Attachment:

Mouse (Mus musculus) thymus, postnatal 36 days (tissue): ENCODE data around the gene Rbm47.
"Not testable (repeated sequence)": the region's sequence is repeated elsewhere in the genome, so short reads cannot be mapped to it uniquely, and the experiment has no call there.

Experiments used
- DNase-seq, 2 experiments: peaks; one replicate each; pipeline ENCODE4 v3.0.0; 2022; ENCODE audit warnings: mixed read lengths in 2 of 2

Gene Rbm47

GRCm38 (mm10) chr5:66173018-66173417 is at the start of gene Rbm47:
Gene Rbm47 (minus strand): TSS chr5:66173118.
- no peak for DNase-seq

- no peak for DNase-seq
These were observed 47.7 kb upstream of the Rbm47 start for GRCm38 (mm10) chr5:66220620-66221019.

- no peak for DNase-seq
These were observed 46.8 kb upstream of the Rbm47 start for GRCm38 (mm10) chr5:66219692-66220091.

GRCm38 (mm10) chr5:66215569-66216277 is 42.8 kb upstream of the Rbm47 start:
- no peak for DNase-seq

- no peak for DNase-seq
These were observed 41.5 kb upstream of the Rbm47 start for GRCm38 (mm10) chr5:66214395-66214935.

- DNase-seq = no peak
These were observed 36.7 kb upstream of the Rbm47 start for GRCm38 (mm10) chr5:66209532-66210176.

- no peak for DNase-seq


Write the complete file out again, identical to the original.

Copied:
Mouse (Mus musculus) thymus, postnatal 36 days (tissue): ENCODE data around the gene Rbm47.
"Not testable (repeated sequence)": the region's sequence is repeated elsewhere in the genome, so short reads cannot be mapped to it uniquely, and the experiment has no call there.

Experiments used
- DNase-seq, 2 experiments: peaks; one replicate each; pipeline ENCODE4 v3.0.0; 2022; ENCODE audit warnings: mixed read lengths in 2 of 2

Gene Rbm47

GRCm38 (mm10) chr5:66173018-66173417 is at the start of gene Rbm47:
Gene Rbm47 (minus strand): TSS chr5:66173118.
- no peak for DNase-seq

- no peak for DNase-seq
These were observed 47.7 kb upstream of the Rbm47 start for GRCm38 (mm10) chr5:66220620-66221019.

- no peak for DNase-seq
These were observed 46.8 kb upstream of the Rbm47 start for GRCm38 (mm10) chr5:66219692-66220091.

GRCm38 (mm10) chr5:66215569-66216277 is 42.8 kb upstream of the Rbm47 start:
- no peak for DNase-seq

- no peak for DNase-seq
These were observed 41.5 kb upstream of the Rbm47 start for GRCm38 (mm10) chr5:66214395-66214935.

- DNase-seq = no peak
These were observed 36.7 kb upstream of the Rbm47 start for GRCm38 (mm10) chr5:66209532-66210176.

- no peak for DNase-seq